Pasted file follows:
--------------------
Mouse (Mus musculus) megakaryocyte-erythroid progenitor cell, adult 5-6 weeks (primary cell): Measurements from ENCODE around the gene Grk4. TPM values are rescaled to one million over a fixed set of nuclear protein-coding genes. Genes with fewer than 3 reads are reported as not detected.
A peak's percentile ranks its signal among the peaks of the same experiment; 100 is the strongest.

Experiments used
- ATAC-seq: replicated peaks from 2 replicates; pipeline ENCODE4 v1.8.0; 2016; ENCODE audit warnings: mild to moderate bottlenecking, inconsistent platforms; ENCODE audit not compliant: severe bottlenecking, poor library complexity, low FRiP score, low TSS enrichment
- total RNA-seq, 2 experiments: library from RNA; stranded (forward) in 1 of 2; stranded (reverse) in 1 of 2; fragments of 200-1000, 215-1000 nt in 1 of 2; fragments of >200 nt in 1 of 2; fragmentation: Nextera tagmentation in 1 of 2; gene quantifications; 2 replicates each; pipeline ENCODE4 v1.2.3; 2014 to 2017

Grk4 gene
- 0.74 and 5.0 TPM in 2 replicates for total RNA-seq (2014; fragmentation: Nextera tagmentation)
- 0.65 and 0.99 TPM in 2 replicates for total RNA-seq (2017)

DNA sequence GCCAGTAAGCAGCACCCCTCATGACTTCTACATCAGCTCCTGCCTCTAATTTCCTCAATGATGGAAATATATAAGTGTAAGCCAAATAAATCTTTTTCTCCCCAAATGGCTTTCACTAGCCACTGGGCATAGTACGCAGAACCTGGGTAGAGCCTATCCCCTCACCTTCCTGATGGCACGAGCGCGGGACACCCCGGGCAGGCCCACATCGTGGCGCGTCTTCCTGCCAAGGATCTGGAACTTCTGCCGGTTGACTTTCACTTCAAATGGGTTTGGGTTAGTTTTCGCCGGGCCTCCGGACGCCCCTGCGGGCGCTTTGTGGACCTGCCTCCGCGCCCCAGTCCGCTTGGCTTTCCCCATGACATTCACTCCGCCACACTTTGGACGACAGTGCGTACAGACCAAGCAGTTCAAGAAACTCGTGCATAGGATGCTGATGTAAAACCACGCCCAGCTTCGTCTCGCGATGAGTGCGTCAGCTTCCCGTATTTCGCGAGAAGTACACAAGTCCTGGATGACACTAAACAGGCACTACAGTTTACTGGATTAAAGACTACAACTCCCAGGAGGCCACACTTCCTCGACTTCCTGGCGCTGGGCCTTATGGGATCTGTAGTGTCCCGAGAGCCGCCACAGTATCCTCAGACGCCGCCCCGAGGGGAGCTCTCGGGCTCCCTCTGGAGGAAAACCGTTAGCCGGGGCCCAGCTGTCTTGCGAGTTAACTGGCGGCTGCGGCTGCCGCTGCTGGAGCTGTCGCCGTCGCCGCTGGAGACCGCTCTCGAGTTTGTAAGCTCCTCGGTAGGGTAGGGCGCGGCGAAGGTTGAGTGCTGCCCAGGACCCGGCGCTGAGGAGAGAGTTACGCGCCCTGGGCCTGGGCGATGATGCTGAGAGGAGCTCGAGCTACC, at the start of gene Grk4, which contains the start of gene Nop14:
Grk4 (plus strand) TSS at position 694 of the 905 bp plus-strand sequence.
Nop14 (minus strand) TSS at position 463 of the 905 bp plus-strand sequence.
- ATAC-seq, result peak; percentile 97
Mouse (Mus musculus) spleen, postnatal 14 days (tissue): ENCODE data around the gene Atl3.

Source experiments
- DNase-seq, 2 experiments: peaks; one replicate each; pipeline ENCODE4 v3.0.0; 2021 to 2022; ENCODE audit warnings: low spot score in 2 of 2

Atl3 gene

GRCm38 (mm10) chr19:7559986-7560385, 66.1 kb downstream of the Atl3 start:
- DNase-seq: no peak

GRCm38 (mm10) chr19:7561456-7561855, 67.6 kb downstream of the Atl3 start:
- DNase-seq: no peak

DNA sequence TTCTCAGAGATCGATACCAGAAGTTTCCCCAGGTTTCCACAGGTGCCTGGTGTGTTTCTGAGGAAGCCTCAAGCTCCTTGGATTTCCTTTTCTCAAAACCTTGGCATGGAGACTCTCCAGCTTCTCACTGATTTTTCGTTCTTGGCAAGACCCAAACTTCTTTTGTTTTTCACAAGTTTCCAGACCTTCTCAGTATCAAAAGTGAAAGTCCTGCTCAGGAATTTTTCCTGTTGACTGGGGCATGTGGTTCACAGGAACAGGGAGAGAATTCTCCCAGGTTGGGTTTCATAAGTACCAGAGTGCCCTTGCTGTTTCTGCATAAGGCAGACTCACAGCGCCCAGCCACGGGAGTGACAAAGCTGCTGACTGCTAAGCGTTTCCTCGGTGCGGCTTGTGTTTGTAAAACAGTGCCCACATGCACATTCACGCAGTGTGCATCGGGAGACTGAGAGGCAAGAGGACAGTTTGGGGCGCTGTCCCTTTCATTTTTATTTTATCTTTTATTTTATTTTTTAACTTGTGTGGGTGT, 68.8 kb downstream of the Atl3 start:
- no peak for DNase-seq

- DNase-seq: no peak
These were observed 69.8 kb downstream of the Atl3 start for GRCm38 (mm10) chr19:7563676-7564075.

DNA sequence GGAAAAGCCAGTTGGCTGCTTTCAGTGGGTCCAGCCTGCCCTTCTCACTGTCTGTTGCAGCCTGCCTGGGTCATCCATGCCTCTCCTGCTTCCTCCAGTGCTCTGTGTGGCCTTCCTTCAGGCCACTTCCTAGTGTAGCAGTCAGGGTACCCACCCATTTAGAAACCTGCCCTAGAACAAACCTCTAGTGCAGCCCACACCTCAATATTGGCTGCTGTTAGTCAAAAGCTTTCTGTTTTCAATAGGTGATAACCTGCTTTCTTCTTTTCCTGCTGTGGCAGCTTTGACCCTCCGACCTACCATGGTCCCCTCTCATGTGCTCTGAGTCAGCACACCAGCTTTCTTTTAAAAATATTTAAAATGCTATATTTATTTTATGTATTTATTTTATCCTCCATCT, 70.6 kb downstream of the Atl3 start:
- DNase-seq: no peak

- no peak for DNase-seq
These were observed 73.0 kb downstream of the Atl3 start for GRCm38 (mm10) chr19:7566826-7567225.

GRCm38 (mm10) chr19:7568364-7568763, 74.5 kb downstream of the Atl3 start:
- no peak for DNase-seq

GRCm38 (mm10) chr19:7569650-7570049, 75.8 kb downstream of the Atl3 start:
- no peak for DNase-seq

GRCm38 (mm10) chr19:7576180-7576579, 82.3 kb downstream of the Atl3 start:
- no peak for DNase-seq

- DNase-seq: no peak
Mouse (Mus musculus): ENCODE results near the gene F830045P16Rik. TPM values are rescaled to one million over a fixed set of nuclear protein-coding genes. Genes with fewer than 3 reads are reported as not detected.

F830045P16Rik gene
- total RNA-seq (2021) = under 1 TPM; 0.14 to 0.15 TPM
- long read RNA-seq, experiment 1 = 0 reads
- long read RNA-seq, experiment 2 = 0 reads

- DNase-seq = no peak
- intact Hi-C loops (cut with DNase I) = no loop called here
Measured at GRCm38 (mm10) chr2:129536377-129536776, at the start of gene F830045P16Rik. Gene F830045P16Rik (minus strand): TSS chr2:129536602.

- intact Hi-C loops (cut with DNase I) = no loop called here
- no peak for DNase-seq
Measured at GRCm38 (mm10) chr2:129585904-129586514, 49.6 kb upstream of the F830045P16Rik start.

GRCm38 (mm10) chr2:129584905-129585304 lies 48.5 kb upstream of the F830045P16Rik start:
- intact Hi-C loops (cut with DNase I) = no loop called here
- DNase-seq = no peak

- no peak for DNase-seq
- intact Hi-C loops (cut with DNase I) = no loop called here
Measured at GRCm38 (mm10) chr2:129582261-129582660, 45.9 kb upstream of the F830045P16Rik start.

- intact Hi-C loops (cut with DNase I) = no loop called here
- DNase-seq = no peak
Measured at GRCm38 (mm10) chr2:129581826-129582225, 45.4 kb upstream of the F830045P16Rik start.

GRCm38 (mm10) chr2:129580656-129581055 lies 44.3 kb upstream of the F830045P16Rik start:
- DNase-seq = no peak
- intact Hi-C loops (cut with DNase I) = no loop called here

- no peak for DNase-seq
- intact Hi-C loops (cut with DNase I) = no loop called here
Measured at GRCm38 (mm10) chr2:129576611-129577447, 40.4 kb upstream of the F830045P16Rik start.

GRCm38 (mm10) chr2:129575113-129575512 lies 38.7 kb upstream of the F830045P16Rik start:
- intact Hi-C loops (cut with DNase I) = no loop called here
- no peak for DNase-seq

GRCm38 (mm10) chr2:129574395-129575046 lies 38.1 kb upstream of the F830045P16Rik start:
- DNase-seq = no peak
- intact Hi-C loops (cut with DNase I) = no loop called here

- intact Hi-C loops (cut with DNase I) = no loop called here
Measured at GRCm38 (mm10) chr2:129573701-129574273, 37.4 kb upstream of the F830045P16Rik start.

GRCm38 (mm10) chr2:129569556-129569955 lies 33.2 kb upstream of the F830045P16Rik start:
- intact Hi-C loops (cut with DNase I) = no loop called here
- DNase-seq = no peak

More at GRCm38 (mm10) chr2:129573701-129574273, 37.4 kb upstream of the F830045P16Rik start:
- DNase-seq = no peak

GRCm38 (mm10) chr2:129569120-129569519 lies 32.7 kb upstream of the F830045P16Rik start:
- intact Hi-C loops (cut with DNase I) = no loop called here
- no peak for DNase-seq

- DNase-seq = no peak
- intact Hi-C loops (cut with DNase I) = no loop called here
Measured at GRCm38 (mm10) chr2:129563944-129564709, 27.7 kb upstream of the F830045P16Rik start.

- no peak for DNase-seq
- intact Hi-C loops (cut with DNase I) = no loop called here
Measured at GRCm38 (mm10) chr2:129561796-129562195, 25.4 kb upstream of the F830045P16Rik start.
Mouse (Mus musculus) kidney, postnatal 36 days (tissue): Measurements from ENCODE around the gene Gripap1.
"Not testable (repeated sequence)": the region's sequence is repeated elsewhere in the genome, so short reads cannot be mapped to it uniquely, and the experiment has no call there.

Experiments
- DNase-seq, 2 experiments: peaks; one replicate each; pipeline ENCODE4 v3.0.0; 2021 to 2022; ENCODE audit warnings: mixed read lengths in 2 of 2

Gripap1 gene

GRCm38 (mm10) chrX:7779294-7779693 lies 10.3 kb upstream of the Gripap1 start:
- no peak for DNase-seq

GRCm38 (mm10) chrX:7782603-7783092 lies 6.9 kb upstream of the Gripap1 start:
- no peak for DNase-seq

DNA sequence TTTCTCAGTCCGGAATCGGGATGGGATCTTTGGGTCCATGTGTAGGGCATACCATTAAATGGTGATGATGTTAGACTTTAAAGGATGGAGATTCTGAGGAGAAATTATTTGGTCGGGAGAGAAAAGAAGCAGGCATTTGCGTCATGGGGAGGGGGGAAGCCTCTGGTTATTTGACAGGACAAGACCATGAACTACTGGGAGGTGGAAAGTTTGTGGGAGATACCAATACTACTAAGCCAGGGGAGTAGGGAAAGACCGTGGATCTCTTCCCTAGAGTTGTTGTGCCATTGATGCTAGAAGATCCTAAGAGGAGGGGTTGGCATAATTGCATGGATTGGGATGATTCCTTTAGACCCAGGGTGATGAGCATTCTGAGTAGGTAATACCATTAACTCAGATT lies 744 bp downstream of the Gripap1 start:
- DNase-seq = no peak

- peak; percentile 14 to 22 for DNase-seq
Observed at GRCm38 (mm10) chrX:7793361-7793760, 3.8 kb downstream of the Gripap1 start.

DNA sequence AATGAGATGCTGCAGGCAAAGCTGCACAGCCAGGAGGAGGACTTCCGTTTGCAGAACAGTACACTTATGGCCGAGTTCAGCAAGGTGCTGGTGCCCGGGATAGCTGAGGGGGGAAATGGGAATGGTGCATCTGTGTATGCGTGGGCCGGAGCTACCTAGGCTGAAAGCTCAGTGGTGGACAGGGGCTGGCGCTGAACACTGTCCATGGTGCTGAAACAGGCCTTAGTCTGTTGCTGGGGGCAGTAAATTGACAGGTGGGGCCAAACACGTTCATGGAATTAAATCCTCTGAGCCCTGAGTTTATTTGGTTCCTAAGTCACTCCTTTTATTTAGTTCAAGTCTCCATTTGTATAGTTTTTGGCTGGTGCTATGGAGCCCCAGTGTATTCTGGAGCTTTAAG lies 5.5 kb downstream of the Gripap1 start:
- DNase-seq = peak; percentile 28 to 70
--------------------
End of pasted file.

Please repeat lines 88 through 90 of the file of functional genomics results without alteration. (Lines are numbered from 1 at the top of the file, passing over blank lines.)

Gripap1 gene

GRCm38 (mm10) chrX:7779294-7779693 lies 10.3 kb upstream of the Gripap1 start:
- no peak for DNase-seq